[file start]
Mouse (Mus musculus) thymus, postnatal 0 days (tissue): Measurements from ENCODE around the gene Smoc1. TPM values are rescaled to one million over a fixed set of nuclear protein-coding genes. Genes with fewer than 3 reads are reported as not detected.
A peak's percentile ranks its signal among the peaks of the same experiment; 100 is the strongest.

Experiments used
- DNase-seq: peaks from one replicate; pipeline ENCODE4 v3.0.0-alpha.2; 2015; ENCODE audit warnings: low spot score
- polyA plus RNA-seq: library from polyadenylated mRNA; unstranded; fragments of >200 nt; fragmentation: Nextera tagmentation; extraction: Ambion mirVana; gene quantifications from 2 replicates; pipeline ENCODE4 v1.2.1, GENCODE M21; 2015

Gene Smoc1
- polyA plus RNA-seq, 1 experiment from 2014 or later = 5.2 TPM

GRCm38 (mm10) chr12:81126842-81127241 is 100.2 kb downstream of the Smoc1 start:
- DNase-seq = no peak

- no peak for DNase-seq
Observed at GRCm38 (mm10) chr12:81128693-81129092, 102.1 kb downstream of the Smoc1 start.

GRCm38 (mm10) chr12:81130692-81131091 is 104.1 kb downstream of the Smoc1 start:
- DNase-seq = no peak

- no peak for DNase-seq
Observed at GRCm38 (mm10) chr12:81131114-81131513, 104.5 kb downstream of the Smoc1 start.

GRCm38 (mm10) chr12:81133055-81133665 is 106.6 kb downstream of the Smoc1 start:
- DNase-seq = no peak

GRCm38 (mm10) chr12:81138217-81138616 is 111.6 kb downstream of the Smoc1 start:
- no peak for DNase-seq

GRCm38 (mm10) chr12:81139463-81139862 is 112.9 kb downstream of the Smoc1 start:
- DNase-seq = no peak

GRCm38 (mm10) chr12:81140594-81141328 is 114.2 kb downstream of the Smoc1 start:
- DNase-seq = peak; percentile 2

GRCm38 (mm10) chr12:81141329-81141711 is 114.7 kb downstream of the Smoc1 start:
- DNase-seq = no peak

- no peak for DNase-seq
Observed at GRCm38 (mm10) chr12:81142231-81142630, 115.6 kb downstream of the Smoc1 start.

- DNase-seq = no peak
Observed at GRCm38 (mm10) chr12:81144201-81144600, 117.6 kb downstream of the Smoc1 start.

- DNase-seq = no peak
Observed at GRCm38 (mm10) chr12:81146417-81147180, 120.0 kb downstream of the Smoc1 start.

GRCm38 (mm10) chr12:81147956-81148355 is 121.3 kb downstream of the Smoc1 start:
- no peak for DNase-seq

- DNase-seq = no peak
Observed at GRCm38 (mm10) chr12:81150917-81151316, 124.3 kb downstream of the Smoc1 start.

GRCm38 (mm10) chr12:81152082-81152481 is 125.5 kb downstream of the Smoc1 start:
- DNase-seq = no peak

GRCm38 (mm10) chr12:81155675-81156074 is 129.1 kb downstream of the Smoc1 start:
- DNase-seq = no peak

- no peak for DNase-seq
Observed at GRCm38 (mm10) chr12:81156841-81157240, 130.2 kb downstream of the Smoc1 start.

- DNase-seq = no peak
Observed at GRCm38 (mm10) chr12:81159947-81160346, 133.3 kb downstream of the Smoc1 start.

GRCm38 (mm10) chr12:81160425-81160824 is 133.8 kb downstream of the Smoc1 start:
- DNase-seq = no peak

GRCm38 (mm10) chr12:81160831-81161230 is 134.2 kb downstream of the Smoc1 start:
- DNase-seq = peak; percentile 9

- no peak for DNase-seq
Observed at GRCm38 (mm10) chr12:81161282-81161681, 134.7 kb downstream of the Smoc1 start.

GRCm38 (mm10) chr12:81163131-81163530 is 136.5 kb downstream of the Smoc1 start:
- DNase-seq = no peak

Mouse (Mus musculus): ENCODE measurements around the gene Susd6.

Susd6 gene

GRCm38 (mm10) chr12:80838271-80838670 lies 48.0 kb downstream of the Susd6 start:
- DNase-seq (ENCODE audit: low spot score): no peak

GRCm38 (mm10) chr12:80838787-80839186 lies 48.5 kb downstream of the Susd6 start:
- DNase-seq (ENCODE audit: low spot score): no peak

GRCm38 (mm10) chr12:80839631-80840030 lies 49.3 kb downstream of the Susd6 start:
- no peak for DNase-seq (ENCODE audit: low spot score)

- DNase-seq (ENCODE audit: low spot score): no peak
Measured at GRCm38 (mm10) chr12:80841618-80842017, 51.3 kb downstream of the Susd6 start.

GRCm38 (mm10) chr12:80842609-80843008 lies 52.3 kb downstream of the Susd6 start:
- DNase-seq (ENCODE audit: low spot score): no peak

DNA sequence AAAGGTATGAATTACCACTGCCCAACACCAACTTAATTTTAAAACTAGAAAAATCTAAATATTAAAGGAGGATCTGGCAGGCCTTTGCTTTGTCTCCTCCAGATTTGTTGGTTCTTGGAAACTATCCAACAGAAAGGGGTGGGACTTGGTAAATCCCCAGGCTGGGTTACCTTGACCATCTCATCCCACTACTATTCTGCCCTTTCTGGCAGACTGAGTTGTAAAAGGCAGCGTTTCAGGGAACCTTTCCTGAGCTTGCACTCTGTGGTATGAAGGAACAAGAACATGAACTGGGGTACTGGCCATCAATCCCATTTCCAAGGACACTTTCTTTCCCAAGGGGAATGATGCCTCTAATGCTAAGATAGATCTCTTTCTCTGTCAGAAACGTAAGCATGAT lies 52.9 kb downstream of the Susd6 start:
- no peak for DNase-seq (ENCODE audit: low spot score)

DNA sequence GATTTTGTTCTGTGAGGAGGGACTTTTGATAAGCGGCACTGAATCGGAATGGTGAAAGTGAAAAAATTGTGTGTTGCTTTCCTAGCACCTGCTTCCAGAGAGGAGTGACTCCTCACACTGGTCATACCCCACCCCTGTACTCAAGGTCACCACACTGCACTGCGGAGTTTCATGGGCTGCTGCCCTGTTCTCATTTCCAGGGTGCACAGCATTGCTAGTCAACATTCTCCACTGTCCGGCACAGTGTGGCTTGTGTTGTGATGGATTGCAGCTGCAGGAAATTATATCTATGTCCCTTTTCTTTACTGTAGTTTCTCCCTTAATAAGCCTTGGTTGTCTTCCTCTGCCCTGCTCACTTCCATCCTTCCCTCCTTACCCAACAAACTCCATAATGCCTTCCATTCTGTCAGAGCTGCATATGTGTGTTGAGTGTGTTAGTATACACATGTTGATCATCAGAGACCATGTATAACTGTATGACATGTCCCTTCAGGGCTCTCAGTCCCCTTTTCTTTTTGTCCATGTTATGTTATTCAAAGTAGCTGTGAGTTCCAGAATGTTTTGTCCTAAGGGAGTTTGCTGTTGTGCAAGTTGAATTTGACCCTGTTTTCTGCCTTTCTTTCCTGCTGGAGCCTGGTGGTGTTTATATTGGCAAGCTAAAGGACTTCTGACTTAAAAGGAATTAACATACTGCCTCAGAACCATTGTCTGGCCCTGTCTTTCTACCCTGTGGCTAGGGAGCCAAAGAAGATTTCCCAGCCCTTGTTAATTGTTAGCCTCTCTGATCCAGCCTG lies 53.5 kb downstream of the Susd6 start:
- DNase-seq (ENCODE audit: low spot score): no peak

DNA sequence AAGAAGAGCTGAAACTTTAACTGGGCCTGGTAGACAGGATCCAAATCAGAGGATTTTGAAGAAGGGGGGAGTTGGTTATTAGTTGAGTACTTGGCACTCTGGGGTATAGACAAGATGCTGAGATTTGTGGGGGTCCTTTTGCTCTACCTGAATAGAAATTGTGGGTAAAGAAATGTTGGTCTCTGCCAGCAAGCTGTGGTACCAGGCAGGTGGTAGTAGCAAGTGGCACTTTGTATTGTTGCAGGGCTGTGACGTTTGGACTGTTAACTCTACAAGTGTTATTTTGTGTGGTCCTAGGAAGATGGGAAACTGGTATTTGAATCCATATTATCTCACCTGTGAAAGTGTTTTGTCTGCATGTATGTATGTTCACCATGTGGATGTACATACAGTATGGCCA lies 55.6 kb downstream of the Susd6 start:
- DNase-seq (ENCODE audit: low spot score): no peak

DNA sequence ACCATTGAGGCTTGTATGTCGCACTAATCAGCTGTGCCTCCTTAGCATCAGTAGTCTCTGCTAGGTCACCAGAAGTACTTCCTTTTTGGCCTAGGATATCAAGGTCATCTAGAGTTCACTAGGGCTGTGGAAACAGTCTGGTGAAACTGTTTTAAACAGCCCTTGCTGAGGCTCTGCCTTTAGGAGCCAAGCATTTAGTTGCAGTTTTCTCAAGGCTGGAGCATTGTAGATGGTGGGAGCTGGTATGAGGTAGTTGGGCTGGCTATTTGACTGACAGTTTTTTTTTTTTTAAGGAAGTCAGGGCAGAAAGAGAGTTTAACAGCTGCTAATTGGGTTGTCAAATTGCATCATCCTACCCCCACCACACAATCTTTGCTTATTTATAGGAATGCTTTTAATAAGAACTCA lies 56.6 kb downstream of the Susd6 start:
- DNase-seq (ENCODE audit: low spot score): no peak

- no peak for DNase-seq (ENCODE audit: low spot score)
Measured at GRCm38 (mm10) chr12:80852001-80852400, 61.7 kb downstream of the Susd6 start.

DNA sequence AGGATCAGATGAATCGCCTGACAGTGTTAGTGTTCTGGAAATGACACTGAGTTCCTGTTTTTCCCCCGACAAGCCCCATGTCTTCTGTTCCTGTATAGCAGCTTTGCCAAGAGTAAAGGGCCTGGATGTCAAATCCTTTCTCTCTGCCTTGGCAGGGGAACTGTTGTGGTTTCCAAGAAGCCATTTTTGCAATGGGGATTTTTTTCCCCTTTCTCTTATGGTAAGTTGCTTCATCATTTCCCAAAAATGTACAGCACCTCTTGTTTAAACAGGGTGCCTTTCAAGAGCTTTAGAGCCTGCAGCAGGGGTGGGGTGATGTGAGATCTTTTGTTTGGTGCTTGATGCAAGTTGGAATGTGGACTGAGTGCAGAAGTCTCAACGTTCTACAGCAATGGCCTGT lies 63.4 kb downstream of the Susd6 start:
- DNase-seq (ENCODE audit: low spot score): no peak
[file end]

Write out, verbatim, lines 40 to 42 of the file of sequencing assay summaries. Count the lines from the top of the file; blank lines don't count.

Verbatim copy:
- no peak for DNase-seq
Observed at GRCm38 (mm10) chr12:81156841-81157240, 130.2 kb downstream of the Smoc1 start.

- DNase-seq = no peak